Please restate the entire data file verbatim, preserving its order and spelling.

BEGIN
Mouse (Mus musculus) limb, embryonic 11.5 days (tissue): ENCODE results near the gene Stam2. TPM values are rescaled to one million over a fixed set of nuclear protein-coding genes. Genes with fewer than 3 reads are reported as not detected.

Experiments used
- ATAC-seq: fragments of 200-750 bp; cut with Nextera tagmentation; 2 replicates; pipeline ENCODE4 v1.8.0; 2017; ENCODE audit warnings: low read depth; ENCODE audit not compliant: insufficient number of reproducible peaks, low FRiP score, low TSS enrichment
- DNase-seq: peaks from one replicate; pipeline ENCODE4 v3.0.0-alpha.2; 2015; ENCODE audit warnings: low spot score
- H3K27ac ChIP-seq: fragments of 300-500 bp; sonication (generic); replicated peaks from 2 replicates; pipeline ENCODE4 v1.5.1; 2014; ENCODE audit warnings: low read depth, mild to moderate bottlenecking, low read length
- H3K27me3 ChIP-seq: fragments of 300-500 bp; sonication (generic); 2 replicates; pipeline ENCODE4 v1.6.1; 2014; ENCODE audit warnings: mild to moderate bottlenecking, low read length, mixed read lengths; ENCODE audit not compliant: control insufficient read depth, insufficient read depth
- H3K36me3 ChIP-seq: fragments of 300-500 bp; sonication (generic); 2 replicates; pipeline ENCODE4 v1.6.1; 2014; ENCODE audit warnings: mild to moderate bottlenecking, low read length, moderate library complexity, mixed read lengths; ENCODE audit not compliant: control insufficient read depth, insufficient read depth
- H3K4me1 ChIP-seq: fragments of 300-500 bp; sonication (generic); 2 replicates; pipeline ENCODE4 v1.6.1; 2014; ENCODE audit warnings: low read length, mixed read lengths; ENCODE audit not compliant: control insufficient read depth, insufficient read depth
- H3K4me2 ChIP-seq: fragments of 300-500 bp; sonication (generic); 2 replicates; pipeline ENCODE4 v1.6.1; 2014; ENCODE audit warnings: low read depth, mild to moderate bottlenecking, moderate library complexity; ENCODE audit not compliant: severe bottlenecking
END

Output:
Mouse (Mus musculus) limb, embryonic 11.5 days (tissue): ENCODE results near the gene Stam2. TPM values are rescaled to one million over a fixed set of nuclear protein-coding genes. Genes with fewer than 3 reads are reported as not detected.

Experiments used
- ATAC-seq: fragments of 200-750 bp; cut with Nextera tagmentation; 2 replicates; pipeline ENCODE4 v1.8.0; 2017; ENCODE audit warnings: low read depth; ENCODE audit not compliant: insufficient number of reproducible peaks, low FRiP score, low TSS enrichment
- DNase-seq: peaks from one replicate; pipeline ENCODE4 v3.0.0-alpha.2; 2015; ENCODE audit warnings: low spot score
- H3K27ac ChIP-seq: fragments of 300-500 bp; sonication (generic); replicated peaks from 2 replicates; pipeline ENCODE4 v1.5.1; 2014; ENCODE audit warnings: low read depth, mild to moderate bottlenecking, low read length
- H3K27me3 ChIP-seq: fragments of 300-500 bp; sonication (generic); 2 replicates; pipeline ENCODE4 v1.6.1; 2014; ENCODE audit warnings: mild to moderate bottlenecking, low read length, mixed read lengths; ENCODE audit not compliant: control insufficient read depth, insufficient read depth
- H3K36me3 ChIP-seq: fragments of 300-500 bp; sonication (generic); 2 replicates; pipeline ENCODE4 v1.6.1; 2014; ENCODE audit warnings: mild to moderate bottlenecking, low read length, moderate library complexity, mixed read lengths; ENCODE audit not compliant: control insufficient read depth, insufficient read depth
- H3K4me1 ChIP-seq: fragments of 300-500 bp; sonication (generic); 2 replicates; pipeline ENCODE4 v1.6.1; 2014; ENCODE audit warnings: low read length, mixed read lengths; ENCODE audit not compliant: control insufficient read depth, insufficient read depth
- H3K4me2 ChIP-seq: fragments of 300-500 bp; sonication (generic); 2 replicates; pipeline ENCODE4 v1.6.1; 2014; ENCODE audit warnings: low read depth, mild to moderate bottlenecking, moderate library complexity; ENCODE audit not compliant: severe bottlenecking